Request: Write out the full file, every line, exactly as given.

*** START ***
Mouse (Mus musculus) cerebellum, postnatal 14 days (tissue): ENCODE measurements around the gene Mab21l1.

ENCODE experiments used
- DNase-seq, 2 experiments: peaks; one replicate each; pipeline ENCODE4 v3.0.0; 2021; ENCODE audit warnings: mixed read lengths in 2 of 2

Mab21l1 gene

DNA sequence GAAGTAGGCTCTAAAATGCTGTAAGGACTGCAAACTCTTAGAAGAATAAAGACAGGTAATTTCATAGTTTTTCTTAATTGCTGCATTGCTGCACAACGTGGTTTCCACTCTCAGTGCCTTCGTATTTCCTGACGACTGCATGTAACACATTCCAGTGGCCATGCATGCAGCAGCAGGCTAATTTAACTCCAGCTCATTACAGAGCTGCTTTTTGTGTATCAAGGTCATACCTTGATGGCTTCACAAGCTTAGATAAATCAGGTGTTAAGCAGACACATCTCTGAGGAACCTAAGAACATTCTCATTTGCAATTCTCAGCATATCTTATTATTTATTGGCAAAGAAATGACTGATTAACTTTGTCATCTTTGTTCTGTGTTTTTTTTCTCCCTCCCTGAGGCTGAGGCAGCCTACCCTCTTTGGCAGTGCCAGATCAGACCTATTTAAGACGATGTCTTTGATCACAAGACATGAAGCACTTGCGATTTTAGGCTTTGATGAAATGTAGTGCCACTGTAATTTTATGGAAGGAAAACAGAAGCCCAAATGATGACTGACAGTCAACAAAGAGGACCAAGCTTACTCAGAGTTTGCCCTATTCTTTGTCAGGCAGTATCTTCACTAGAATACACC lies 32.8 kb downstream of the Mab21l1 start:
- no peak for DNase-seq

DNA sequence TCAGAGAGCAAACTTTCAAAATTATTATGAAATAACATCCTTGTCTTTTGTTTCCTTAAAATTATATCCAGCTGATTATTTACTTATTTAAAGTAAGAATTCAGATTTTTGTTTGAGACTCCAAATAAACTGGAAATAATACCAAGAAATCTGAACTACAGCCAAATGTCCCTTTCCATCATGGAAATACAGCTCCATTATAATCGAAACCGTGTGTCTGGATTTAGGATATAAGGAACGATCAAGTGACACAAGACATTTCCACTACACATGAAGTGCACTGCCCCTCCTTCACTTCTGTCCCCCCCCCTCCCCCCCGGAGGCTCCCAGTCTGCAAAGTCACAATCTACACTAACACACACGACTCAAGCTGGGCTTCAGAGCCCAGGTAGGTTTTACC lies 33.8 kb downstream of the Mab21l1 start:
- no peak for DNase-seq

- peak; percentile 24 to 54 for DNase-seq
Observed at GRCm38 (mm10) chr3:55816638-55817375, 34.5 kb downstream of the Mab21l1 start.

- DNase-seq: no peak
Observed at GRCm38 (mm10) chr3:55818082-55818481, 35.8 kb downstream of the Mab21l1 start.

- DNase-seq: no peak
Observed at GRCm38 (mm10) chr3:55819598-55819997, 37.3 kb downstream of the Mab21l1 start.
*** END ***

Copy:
Mouse (Mus musculus) cerebellum, postnatal 14 days (tissue): ENCODE measurements around the gene Mab21l1.

ENCODE experiments used
- DNase-seq, 2 experiments: peaks; one replicate each; pipeline ENCODE4 v3.0.0; 2021; ENCODE audit warnings: mixed read lengths in 2 of 2

Mab21l1 gene

DNA sequence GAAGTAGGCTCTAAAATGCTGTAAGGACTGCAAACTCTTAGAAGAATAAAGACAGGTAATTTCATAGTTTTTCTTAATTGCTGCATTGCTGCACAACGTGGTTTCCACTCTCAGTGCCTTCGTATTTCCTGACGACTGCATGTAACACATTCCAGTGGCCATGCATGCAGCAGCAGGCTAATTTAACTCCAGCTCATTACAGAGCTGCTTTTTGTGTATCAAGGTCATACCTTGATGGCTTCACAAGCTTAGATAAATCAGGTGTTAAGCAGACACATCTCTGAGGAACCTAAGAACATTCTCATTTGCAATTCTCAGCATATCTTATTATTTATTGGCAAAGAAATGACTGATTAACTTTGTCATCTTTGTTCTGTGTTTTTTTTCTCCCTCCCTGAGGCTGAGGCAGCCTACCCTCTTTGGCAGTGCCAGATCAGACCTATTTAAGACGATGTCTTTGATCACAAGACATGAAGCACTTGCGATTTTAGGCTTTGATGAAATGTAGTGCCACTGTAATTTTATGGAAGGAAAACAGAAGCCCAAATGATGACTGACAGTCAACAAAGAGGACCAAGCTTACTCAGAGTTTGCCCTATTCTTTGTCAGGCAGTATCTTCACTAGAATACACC lies 32.8 kb downstream of the Mab21l1 start:
- no peak for DNase-seq

DNA sequence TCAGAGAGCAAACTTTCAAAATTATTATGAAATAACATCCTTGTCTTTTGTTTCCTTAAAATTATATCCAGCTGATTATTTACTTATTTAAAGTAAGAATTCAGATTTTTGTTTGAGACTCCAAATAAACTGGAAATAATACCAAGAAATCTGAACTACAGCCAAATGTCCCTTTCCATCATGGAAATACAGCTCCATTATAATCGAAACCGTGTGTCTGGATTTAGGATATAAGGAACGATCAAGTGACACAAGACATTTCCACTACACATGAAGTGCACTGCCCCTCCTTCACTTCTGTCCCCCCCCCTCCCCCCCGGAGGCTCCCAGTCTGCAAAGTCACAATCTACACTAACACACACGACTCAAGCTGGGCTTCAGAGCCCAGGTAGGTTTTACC lies 33.8 kb downstream of the Mab21l1 start:
- no peak for DNase-seq

- peak; percentile 24 to 54 for DNase-seq
Observed at GRCm38 (mm10) chr3:55816638-55817375, 34.5 kb downstream of the Mab21l1 start.

- DNase-seq: no peak
Observed at GRCm38 (mm10) chr3:55818082-55818481, 35.8 kb downstream of the Mab21l1 start.

- DNase-seq: no peak
Observed at GRCm38 (mm10) chr3:55819598-55819997, 37.3 kb downstream of the Mab21l1 start.